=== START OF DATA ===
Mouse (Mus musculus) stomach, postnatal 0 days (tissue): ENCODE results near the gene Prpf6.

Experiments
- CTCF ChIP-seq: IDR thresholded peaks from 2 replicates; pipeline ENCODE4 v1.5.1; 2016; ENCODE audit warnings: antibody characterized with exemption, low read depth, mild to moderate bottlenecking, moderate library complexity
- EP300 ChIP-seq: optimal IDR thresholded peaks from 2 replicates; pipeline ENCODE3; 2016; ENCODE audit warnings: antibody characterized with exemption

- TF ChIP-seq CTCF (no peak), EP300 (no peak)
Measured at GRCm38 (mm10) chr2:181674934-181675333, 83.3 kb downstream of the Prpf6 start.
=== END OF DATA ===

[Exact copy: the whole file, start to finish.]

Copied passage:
Mouse (Mus musculus) stomach, postnatal 0 days (tissue): ENCODE results near the gene Prpf6.

Experiments
- CTCF ChIP-seq: IDR thresholded peaks from 2 replicates; pipeline ENCODE4 v1.5.1; 2016; ENCODE audit warnings: antibody characterized with exemption, low read depth, mild to moderate bottlenecking, moderate library complexity
- EP300 ChIP-seq: optimal IDR thresholded peaks from 2 replicates; pipeline ENCODE3; 2016; ENCODE audit warnings: antibody characterized with exemption

- TF ChIP-seq CTCF (no peak), EP300 (no peak)
Measured at GRCm38 (mm10) chr2:181674934-181675333, 83.3 kb downstream of the Prpf6 start.